Beijing experts’ latest message as trade talks stall: The US needs China
Even though China’s domestic media is rallying the country’s population with messages of standing firm against American “bullying,” Chinese government-aligned experts are stressing to an overseas audience that the U.S. will need to negotiate.
The world’s two largest economies have been locked in a trade dispute for more than a year. Both sides appeared to be making progress until early this month when U.S. President Donald Trump raised tariffs on some Chinese goods — and Beijing retaliated with its own increase to levies.
Now, there have been no announcements about the next round of talks, and markets await some signal about the future of the trade war that’s roiled stocks over the last year. Throughout this current lull, China’s state-run newspapers and television channels have taken an increasingly anti-American tone. Still, the country’s expert class is emphasizing what the U.S. has to gain from cooperating with Beijing.
“In the next 20 to 30 years, the U.S. shouldn’t miss out on this opportunity and lose the China market,” Wei Jianguo, a former vice minister at China’s Ministry of Commerce, told CNBC in an interview Wednesday. He is now vice chairman and deputy executive officer at Beijing-based think tank China Center for International Economic Exchanges.
“I believe Americans should grasp this opportunity. This big economic system will give America more material benefits, including employment, including products, including product exports, including revenues,” Wei said, according to Mandarin-language remarks translated by CNBC.
“Personally, I think, as long as there is negotiation, then there will be results,” he said.
On the same day, two speakers addressing foreign reporters at a small press event organized by the government’s main information office echoed some of Wei’s sentiments.
“My personal view is that, from the perspective of U.S. businesses, if the trade war continues, it will … have a negative impact on what was a good relationship between U.S. and Chinese businesses,” said Li Yong, deputy director of the expert committee at the China Association of International Trade, which falls under the Commerce Ministry’s direct leadership. “At the end of the day, the image and influence U.S. businesses have developed over the long term will (be affected). It’s a pity.”
The other speaker, Zhang Yansheng, head researcher at the China Center for International Economic Exchanges, also emphasized that Beijing would like to keep negotiating with the U.S. It could even be a years-long process that cycles through negotiation and fights, he said.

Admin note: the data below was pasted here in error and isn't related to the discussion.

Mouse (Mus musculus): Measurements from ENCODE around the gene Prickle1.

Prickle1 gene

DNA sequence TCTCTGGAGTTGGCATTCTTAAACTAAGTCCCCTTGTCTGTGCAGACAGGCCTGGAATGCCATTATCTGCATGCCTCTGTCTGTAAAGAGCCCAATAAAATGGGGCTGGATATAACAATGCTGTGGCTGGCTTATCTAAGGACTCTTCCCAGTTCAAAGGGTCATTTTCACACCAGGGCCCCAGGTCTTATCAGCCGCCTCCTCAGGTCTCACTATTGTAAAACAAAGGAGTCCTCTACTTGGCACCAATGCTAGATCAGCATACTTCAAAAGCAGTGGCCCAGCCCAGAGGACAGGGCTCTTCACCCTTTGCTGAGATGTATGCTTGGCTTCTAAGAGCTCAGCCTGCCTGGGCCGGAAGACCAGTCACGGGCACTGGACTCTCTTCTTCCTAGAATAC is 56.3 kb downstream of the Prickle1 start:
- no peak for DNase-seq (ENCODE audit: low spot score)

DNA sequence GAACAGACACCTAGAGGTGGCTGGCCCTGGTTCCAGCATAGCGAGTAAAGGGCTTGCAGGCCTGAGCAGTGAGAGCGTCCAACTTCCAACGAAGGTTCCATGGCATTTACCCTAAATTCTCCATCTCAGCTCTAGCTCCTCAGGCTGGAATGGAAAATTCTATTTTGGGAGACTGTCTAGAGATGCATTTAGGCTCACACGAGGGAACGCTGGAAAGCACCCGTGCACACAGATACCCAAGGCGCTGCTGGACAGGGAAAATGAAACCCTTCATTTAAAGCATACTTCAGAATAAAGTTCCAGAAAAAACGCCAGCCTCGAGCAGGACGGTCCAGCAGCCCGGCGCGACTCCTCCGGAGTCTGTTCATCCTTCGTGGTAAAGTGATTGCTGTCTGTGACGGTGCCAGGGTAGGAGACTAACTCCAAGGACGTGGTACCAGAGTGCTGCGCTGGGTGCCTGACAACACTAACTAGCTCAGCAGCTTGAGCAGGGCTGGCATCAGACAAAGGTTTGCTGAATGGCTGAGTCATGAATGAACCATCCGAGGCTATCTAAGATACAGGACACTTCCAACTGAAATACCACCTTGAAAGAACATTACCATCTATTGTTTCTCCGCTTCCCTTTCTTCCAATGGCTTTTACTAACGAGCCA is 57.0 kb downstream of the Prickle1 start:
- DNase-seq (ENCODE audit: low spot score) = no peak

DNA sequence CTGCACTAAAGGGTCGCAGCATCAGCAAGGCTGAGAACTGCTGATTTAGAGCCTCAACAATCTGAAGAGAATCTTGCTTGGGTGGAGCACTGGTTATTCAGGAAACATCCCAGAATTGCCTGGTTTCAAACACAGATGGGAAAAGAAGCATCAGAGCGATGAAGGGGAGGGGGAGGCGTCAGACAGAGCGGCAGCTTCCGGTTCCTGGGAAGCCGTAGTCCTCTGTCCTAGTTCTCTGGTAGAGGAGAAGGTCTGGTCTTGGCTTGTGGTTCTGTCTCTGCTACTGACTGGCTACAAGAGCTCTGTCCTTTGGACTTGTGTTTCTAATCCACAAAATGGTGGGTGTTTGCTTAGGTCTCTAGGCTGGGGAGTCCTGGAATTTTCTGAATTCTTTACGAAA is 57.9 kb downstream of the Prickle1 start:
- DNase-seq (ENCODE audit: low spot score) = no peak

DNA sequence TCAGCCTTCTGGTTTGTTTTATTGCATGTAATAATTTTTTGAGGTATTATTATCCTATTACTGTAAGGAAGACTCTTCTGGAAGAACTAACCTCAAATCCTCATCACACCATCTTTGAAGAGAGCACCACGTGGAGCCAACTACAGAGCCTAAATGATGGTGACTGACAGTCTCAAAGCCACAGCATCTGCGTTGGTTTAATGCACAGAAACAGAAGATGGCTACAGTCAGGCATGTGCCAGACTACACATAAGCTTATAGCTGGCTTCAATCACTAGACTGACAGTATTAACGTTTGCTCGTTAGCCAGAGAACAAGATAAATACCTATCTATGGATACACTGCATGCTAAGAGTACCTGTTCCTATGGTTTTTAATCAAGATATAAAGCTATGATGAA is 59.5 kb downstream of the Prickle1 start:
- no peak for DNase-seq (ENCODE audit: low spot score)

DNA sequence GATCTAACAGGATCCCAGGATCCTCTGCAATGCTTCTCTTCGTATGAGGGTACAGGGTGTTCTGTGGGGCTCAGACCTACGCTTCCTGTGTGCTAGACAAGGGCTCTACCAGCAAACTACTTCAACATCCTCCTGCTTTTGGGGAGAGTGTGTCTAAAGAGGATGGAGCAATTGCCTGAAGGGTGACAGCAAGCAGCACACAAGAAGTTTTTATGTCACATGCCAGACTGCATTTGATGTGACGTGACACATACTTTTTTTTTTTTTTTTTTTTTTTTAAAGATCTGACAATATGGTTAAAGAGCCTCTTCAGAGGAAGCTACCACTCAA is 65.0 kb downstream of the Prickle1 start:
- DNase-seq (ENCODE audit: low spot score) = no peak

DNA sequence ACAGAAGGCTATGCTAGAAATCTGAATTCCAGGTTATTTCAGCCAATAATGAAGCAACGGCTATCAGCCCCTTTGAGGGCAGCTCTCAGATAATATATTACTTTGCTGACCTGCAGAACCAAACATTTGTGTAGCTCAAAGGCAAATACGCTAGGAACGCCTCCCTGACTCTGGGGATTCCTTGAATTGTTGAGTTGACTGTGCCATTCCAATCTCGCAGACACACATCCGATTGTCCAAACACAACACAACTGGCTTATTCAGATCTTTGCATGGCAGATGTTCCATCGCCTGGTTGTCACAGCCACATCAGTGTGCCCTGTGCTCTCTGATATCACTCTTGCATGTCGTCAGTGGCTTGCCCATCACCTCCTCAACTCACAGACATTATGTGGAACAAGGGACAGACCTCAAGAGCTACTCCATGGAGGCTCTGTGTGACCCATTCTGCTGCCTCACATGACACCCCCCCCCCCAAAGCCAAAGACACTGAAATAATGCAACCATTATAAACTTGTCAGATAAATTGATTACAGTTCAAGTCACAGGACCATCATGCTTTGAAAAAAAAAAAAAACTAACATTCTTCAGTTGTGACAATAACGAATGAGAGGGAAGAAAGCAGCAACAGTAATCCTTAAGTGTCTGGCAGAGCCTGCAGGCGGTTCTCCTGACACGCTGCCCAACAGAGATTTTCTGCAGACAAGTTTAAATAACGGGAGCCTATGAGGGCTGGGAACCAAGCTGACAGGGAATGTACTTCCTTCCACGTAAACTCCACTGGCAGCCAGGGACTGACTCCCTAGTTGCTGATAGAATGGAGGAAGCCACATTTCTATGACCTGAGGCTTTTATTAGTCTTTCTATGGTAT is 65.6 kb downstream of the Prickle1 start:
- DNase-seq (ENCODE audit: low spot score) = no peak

The tone stands in contrast to state-run media, whose Chinese-language reports in the last two weeks have promoted the country’s ability to defy pressure from the U.S. For the last several days, the national broadcaster CCTV has also been airing anti-U.S. movies set during the Korean War.
On Wednesday, the prime time evening report featured Chinese President Xi Jinping’s visit earlier in the week to the province of Jiangxi. The Chinese leader’s remarks during the visit about rare earth elements as an “important strategic resource” and a “new Long March” signaled to many that Beijing is resolved not to bend to American demands.
Who needs a deal?
At Wednesday’s news conference, Li said China is in a position where it can’t appease American demands.
“Originally, we believed that in the U.S.-China economic trade relationship … we could mutually cooperate and rely on each other,” he said in Mandarin, according to a CNBC translation. “But now we need to revisit this.”
Analysts generally agree that, right now, Beijing still depends heavily on the U.S. as an export market. Last year, China was the largest supplier of goods to the U.S. at $539.5 billion, according to the Office of the U.S. Trade Representative.
Meanwhile, China is trying to transform its economy into one driven by consumption rather than manufacturing. The country hosted its first import expo last fall in an effort to bill itself and its hundreds of millions of consumers as a buyer of the world’s products.
“China needs the U.S. more than the U.S. needs China,” said Jacob Shapiro, director of analysis at online publication Geopolitical Futures.
Still, he added that “it’s weird to use the language of ‘need'” because “obviously the U.S. would like to have access to the Chinese market.”
Many foreign companies also want to tap the massive Chinese market. But complaints about unfair treatment compared with local businesses, the forced transfer of technology and a lack of intellectual property protection have become major sticking points in the latest trade dispute with the U.S.
China has been removing ownership restrictions in some industries such as financial services and autos. This March, Beijing also rushed to pass a new foreign investment law that officially prohibits forced technology transfer and increases the protection of intellectual property rights. In June, the government is also set to release an expanded set of industries to which foreign businesses can have access.
“I believe that in China’s reform and opening up, this year will see the most intense promulgation of new government policies, the biggest year, the biggest strength, and the most documents,” Wei said. “Why? Because we have realized we need to ‘accelerate’ (progress in this area).”
Some have hoped the trade tensions would push Beijing toward important changes to the structure of its economy. China’s official GDP growth last year came in at the slowest pace since 1990 and the rate is expected to fall further this year.
It will likely take far more time and effort to change American sentiment on China, however. The latest economic data show a healthy U.S. economy.
As it now stands, the only U.S.-China agreement that appears on the immediate horizon is whether Trump and Xi will meet at a G-20 meeting in late June.